Spain’s Telefonica has agreed to buy the 22% of local pay TV service Distribuidora de Television (DTS) owned by Italy’s Mediaset as it moves to take full control of the satellite pay TV platform branded as Canal Plus. The move has been expected since Telefonica agreed in May to buy the 56% held in DTS held by Prisa. Telefonica already owns 22% of the platform. Telefonica will pay €295m for Mediaset’s stake with an additional €30m to buy-out Mediaset’s option on the stake held by Prisa. A further €10m payment will be made subject to performance of the pay TV service. Telefonica has already agreed to pay Prisa €725 million ($1.0 billion) for the 56% stake it holds. On completion of both deals, Telefonica will control 100% of the pay TV service. The deals value DTS at €1.3bn.
In a related deal, Telefonica also agreed to buy 11.1% of Mediaset’s Italian pay TV platform Mediaset Premium, which operates on digital terrestrial. Telefonica will pay €100m for an 11.1% stake, valuing the operation at €900m. Mediaset is also in talks with other international pay TV groups to sell additional stakes in the platform, which will be split off into a separate company.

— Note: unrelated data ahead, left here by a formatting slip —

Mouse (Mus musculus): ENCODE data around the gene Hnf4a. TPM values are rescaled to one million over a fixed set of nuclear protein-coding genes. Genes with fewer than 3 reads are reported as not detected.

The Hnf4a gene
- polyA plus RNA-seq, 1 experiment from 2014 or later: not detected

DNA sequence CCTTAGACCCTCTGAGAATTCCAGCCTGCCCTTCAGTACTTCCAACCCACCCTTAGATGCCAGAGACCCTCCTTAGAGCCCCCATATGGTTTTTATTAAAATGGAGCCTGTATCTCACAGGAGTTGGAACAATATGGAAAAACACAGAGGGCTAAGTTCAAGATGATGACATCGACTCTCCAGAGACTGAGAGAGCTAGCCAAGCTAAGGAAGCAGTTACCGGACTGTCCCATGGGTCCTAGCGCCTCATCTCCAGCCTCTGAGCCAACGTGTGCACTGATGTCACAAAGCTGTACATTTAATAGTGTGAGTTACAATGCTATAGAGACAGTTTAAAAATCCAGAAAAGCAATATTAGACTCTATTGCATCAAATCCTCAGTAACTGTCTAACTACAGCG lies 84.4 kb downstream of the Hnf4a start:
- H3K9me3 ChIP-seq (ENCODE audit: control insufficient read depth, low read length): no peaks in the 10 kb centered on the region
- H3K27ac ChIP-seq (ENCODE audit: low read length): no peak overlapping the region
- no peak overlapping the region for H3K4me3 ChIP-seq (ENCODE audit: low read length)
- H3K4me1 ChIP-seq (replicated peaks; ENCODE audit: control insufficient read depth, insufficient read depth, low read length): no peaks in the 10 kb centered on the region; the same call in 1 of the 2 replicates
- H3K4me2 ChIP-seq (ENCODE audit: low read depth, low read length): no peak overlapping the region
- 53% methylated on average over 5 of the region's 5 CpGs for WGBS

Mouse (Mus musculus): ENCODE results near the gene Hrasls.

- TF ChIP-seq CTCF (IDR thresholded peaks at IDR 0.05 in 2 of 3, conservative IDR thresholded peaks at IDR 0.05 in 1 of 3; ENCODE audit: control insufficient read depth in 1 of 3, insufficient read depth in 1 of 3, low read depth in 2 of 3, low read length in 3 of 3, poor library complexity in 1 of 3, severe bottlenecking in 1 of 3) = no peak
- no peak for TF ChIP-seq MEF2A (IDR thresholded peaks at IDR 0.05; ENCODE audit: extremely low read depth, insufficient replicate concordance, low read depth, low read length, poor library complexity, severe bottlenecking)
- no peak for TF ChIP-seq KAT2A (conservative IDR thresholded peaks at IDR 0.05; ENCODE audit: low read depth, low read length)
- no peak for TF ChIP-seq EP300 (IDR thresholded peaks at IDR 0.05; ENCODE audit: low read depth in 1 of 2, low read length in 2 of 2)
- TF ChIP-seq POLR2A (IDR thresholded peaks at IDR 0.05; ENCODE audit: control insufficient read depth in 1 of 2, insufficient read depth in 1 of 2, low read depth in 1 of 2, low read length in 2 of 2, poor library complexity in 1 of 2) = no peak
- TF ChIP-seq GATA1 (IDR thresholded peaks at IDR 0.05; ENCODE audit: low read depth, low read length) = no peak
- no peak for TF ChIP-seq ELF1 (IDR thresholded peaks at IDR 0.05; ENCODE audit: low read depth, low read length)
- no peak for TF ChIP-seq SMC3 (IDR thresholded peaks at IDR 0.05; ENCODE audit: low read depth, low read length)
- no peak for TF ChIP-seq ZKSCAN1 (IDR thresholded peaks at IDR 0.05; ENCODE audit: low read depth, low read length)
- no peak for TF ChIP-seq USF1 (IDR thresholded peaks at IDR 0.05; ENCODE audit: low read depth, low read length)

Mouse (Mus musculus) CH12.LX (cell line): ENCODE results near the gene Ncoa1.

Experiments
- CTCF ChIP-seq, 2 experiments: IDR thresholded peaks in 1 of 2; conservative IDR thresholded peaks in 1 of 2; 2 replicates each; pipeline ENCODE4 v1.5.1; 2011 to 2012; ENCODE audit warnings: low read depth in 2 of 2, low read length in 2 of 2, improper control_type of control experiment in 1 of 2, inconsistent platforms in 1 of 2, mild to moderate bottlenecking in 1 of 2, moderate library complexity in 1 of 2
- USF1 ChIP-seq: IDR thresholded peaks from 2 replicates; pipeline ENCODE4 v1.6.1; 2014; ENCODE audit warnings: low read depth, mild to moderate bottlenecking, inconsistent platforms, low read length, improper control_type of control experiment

Telefonica already owns Spain’s largest IPTV pay TV platform so the move to take full control of a competing satellite service may, on the face of it, seem unusual. This goes double given the recent performance of Prisa TV/Canal Plus, which has been struggling to maintain its customer base and battled a decline in customers from over two million in 2009 to 1.63m today. The platform, which is the main premium rights holder in Spain, operates in one of Europe’s most pay TV-resistant markets and also suffers from the high piracy rate in Spain. In fact, Telefonica is pursuing a strategy that is becoming increasingly common among European telcos as they focus more and more on pay television. While fixed line telephony, broadband access and mobile telephony are increasingly commoditising, pay TV income continues to grow. Further, bundled services and triple or quad-play that also includes TV offers allow operators to grow revenues even with a flat customer base. The combination of Spain’s premium pay TV brand with Telefonica’s national telecoms services should allow the development of new bundling options for the Spanish market that will allow Telefonica to compete even more strongly with rival cable services from Ono, which was recently acquired by mobile group Vodafone. On completion of the deals, DTS will be the second major European satellite platform to combine premium satellite pay TV with owned-telecoms infrastructure, the other being the UK’s BSkyB.